If the Vietnam war has, a la Kuhn, brought on a paradigm shift, what was the paradigm which has been discarded?

Establishment liberalism brought on the war in Vietnam. (Conservative anticommunists just did not have the votes, nor did they dominate the State Department's hierarchy.) Wilsonian ideals were to be extended into every nook and cranny of every tribe on earth. The old progressive optimism was still intact in 1964. American know-how and military might could bring democracy into full bloom everywhere. Democracy—America's only national religion—was still the creed of liberals everywhere. Bruce Kuklick writes:

There are few who would deny the triumph of Wilson's views after World War II, and the intellectual rationale which justified policy decisions became increasingly rich in the postwar period. It is only at this time that it becomes appropriate to speak of a Wilsonian paradigm. ("History as a Way of Learning," American Quarterly, Fall 1970, p. 614)

As the Vietnam war escalated and the draft calls went up, the intensity of antiwar sentiment increased. The liberal paradigm in foreign policy began to shift; a Kuhn-like "scientific revolution" took place. The conduct of foreign policy, argues Kuklick, had been conducted after 1945 in terms of a "Munich syndrome," itself a paradigm shift:

Prior to both World Wars, diplomats have believed that the United States attempted to avoid international commitments; it need not or would not act in concert with other powers when an "aggressor" threatened international stability. By 1945 the United States had been "twice burned," and Americans had to alter their behavior. Policy-makers acted, so they believed, to avoid the catastrophes of 1917 and 1941; 1941 must not recur as 1917 had. This goal meant specifically that the United States had directly to intervene if it appeared that someone was seriously challenging world peace and order. There were to be no more Munichs. In effect "normal paradigmatic change" took place after World War II as American diplomats "solved" recurring problems by applying this model. Problems were in fact problems because they were significant in terms of the paradigm. Indeed, as policy-makers judged the twenty years of diplomacy after World War II in terms of the history that preceded it, they could agree that the Wilsonian disciplinary matrix worked. The horrible wars crucial to the development of the paradigm were avoided. Americans had resolved the crises which gave birth to the new paradigm, (p. 620)

During the Eugene McCarthy bid for the Presidency, an incredible piece of campaign literature appeared. It was a full-page picture of Gen. Douglas MacArthur, and on the corner of the sheet, this quote from the general appeared: "Anybody who commits the land power of the United States on the Continent of Asia ought to have his head examined." Here was the ultimate reversal: using MacArthur, the nemesis of all good liberals, to challenge their policies in Vietnam!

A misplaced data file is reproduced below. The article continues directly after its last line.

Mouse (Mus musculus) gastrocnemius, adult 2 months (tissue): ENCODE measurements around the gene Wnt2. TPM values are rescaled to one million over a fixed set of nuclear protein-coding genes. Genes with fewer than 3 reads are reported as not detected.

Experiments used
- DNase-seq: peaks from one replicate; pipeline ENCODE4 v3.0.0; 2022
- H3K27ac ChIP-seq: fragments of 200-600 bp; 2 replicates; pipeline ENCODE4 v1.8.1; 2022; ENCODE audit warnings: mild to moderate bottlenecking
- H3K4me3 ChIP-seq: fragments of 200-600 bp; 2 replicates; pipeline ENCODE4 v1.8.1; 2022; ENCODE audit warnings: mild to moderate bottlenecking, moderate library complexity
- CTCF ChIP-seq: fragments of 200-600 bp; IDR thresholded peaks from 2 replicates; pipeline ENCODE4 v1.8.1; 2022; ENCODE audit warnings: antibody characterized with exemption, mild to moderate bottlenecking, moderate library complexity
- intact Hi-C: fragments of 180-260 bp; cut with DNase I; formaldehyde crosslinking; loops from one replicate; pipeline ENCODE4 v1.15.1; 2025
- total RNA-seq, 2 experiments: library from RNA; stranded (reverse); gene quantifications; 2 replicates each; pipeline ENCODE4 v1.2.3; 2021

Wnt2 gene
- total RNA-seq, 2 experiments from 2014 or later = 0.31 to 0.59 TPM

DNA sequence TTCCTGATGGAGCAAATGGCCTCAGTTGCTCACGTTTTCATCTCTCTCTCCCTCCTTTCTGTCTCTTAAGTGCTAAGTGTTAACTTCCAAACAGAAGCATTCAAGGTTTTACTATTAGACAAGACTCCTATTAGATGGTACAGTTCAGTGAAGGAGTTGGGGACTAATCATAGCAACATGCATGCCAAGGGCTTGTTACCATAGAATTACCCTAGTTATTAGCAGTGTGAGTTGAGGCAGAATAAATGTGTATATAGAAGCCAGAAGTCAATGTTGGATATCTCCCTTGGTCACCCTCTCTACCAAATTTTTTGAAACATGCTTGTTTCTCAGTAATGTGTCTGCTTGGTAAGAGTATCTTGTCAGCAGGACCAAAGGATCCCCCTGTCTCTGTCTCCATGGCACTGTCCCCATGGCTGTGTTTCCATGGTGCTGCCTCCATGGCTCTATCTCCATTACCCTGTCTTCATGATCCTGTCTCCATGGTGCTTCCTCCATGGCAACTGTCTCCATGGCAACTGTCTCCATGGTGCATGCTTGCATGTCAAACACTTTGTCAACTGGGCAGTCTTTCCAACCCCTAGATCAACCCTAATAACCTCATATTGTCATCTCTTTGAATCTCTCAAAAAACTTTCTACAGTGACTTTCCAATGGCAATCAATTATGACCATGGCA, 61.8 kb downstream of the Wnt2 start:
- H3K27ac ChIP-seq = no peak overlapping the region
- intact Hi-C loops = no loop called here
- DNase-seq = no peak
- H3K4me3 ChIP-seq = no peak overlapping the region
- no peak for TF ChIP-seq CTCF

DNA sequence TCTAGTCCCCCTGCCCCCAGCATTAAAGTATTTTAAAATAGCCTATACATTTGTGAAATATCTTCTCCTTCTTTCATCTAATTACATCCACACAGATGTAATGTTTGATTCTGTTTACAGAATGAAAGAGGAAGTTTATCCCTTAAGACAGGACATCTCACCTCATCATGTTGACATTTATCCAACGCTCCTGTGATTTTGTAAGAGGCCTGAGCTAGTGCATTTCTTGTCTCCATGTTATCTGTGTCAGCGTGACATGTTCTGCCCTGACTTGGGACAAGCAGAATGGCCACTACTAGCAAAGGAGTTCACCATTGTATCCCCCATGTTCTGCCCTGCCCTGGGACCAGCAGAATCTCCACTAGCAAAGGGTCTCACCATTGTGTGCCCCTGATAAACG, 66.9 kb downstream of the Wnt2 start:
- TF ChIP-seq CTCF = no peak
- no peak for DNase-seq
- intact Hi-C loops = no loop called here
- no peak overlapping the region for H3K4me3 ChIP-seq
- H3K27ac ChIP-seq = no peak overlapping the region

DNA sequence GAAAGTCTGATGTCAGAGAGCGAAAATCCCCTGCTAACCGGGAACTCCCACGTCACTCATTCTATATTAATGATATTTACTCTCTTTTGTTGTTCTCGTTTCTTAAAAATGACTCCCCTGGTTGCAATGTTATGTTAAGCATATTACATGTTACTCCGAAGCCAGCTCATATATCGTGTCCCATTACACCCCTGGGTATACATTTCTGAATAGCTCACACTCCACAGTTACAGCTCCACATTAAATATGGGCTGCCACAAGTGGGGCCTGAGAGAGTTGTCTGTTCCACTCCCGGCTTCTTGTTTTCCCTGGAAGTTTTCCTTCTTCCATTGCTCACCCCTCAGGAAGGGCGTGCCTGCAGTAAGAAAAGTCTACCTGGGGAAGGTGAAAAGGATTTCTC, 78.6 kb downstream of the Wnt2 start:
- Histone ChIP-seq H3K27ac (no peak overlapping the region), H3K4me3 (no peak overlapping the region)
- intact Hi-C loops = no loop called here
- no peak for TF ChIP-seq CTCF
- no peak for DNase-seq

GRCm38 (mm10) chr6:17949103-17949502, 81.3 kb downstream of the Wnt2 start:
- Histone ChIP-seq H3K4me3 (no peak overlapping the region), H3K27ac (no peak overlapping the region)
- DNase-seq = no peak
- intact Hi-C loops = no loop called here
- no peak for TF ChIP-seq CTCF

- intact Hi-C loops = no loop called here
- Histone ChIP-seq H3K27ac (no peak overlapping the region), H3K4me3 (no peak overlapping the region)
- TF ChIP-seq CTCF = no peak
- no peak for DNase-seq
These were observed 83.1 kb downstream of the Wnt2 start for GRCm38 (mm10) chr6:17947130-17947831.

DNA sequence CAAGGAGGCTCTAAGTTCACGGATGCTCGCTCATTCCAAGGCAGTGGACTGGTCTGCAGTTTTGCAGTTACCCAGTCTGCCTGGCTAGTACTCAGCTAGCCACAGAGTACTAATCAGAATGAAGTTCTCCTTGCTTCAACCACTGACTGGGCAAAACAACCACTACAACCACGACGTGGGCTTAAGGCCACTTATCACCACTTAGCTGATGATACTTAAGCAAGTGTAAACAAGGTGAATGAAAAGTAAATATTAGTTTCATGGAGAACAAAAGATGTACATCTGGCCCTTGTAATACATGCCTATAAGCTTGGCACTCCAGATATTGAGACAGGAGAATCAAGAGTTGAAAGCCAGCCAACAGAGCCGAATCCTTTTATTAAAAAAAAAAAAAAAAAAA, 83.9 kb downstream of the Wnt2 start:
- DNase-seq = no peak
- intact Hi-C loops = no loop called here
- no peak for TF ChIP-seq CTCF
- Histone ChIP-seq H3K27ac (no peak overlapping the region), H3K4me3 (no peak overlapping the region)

Walter Lippman, probably the most respected of all liberal commentators, has taken positions favorable to almost every ideology at one stage or another of his career. After 1965 he became a chief intellectual spokesman for "neo-isolationism." Ironically, it had been Lippmann's columns, 1915-17, that had argued that the United States should enter World War I—not to "make the world safe for democracy," but because national self-interest was involved. What was the national self interest? World peace through world law, basically—some new form of internationalism. In 1914 he had written: "We do not think the United States should have gone to war. We alone cannot undertake to police the world." (Early Writings [New York: Liverwright, 1970], p. 15) Then, in 1916, Lippmann penned one of the most stirring defenses of internationalism ever written:

Mr. Wilson deserves the gratitude of all decent men for having announced that America is ready to use its force for this civilized end. The whole preparedness agitation, which has been running wild of late by piling jingoism on hysteria, is given a new turn. It becomes our contribution to the world's peace, the only kind of peace in which we can find our own safety. Mr. Wilson has broken with the tradition of American isolation in the only way which offers any hope to men. Not only has he broken with isolation, he has ended the pernicious doctrine of neutrality, and has declared that in the future we cannot be neutral between the aggressor and the victim. That is one of the greatest advances ever made in the development of international morality. His speech means that America is ready to act on the belief that war is no longer a matter between two "sovereign" states, but a common world-problem of law and order in which every nation is immediately concerned. There is something intensely inspiring to Americans in the thought that when they surrender their isolation they do it not to engage in diplomatic intrigue but to internationalize world politics. They will surrender it for that, though they would have resisted bitterly a mere entanglement in the manoeuvers which prepare new wars. (p. 39)